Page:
Dennis Hopper Dies: Story and Video

He was born to be wild, the last rebel without a cause and a comeback kid. Dennis Lee Hopper, aptly born in Dodge City, Kan., emerged playing baby-faced outlaws in the 1950s, idolized “Rebel” co-star James Dean, directed and co-starred in the 1969 youthquake phenomenon “Easy Rider” and revived his career sucking on a gas mask as the twisted killer Frank Booth in David Lynch’s psych-out classic “Blue Velvet” (1986).
Many people know Hopper, who died yesterday of prostate cancer at 74, as mad bomber Howard Payne with Sandra Bullock and Keanu Reeves in “Speed” (1994).
But he was also a veteran of such landmark films as Nicholas Ray’s “Rebel Without a Cause” (1955) and George Stevens’ “Giant” (1956), in which he shared the screen with Rock Hudson, Elizabeth Taylor and the aforementioned Dean. Hopper’s “Rebel” cast members Dean, Natalie Wood and Sal Mineo all died prematurely, while Hopper kept working.

The actor was among the cinema’s first juvenile delinquents, a social phenomenon that inspired such films as “Rebel” and “The Blackboard Jungle” (1955), films that uncovered an as-yet untapped American youth audience and a demand for films about it. Like “new sensations” Dean and Marlon Brando, Hopper was also an early devotee of Method Acting.
Born in Kansas on May 17, 1936, Hopper was a fixture in Westerns, co-starring with such icons of the genre as John Wayne in “The Sons of Katie Elder” (1965) and “True Grit” (1969), and Clint Eastwood in “Hang ’Em High” (1968).
According to Hollywood lore, shooting “From Hell to Texas” (1958) with the veteran director Henry Hathaway (“The Trail of the Lonesome Pine”), a twitchy Hopper required 85 takes for one scene, causing Hathaway, with whom Hopper would work again in “True Grit,” to state: “You’ll never work in this town again!”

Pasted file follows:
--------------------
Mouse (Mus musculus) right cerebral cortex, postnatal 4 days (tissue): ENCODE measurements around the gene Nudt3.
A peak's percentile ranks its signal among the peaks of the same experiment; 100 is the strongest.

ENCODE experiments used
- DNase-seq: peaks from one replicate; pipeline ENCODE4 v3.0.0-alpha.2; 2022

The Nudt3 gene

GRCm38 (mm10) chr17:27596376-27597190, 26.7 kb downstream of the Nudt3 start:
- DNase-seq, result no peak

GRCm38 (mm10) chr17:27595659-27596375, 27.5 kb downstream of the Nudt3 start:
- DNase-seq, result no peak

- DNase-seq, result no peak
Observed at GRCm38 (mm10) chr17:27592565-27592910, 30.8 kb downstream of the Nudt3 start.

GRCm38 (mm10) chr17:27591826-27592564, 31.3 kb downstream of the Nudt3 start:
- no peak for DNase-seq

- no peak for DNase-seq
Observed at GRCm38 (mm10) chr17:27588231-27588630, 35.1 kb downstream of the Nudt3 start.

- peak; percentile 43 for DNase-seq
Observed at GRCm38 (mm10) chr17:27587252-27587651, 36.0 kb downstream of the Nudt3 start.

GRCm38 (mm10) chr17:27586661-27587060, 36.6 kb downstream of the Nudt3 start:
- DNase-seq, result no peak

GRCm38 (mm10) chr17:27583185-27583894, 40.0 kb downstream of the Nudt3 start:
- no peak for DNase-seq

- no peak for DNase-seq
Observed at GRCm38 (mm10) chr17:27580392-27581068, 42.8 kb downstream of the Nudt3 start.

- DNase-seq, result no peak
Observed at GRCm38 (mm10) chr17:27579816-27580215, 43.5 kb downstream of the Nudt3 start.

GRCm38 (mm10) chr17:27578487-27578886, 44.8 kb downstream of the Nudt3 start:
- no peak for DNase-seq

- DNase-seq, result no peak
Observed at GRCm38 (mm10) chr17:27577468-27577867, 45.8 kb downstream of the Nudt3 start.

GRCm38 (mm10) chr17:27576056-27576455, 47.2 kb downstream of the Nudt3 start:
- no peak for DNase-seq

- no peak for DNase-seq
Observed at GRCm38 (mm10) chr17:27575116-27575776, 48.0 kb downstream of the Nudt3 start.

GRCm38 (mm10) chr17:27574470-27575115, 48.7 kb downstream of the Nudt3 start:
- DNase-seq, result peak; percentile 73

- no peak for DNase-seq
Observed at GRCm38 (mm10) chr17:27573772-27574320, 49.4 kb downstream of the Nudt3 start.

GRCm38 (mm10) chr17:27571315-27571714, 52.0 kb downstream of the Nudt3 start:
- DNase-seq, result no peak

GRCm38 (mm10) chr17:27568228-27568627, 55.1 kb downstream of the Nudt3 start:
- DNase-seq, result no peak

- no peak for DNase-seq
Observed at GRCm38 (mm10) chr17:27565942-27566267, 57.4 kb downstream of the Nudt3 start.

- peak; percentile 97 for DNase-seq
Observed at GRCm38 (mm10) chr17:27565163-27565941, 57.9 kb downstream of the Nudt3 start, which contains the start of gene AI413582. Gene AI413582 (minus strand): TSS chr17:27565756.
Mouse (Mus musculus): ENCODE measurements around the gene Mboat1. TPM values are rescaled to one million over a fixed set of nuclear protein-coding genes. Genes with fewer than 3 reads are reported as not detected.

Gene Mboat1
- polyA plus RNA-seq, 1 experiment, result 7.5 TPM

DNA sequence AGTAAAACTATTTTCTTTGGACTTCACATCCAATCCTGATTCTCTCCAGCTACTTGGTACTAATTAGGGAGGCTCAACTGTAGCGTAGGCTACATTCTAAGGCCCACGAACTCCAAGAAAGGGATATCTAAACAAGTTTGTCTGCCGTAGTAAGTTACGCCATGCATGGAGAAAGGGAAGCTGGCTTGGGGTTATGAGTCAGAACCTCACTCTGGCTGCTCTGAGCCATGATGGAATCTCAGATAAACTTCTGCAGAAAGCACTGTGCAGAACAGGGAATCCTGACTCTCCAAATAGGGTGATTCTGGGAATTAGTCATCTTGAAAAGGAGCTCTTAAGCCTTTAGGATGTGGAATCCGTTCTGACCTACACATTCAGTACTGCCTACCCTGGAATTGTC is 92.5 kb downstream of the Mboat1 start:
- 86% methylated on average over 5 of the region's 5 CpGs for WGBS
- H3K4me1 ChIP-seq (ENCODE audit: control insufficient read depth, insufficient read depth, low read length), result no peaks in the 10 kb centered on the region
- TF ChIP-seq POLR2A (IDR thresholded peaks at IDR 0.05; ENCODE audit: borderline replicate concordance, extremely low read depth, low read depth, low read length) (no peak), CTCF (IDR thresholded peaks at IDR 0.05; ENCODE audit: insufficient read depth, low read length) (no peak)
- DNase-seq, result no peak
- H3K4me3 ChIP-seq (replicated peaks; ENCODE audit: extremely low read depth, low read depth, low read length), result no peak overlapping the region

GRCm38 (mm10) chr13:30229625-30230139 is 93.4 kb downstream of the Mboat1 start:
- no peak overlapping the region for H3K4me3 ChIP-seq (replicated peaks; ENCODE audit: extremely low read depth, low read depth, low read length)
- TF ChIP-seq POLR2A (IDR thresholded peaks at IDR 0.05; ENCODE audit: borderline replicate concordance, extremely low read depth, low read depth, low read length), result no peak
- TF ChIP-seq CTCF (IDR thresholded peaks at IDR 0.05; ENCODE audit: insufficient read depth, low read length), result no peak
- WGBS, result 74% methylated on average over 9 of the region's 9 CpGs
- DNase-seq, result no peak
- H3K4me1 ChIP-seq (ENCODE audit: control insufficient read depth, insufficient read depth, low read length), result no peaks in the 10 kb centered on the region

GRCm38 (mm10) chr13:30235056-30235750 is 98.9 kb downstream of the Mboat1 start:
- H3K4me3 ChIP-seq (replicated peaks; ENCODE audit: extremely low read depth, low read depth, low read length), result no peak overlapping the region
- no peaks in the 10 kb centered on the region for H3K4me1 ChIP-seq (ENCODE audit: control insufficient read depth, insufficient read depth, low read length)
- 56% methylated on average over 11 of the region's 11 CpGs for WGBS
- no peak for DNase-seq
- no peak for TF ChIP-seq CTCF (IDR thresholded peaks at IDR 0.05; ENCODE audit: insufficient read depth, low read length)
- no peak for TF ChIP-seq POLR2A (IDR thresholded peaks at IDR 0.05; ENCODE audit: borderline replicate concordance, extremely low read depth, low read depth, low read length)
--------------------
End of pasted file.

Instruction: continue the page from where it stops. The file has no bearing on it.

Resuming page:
In 1969, Hopper made screen history with “Easy Rider,” a low-budget effort co-written by Hopper, Peter Fonda and Terry Southern, directed by Hopper and featuring a pair of bikers (Hopper and Fonda) riding across America on choppers in search of “something.” It was a youth-culture boxoffice sensation and earned co-star Jack Nicholson his first Academy Award nomination. “The Last Movie” (1971), Hopper’s writing-directing follow-up to “Easy Rider” (1969), was a movie more notorious for the drugs taken on set than for anything seen onscreen.
In an earlier career resurrection, Hopper played a soulful sailor who falls in love with a sideshow mermaid in Curtis Harrington’s cult film “Night Tide” (1961). Later, he earned arthouse acclaim opposite Bruno Ganz in Wim Wenders’ Patricia Highsmith-based thriller “The American Friend” (1977).
On TV, Hopper acted in “The Twilight Zone,” “Wagon Train,” “Gunsmoke” and “Bonanza.”
Hopper returned to directing in 1980 with “Out of the Blue,” a powerful, imploding-family drama that has influenced such actor-directors as Sean Penn. In addition to “Blue Velvet,” Hopper appeared in the 1986 sports film “Hoosiers,” earning an Oscar nomination.
Hopper, who lived in Venice, Calif., married his fifth wife, Victoria Duffy of Weston, Mass., on April 12, 1996, at Old South Church in Boston’s Copley Square. She was 32 years Hopper’s junior; they had a daughter together, Galen Grier.
I interviewed Hopper in 1979 at the start of my career as a film critic, when he was in New York to promote “Apocalypse Now,” a film in which he plays a photojournalist who falls under the spell of the insane Col. Kurtz (Brando).
This was a deeply troubled time in Hopper’s life, and I honestly thought I was sitting in front of a guy about to self-destruct. Yet he pulled himself together and worked for another 30-plus years. A comeback kid to the end.

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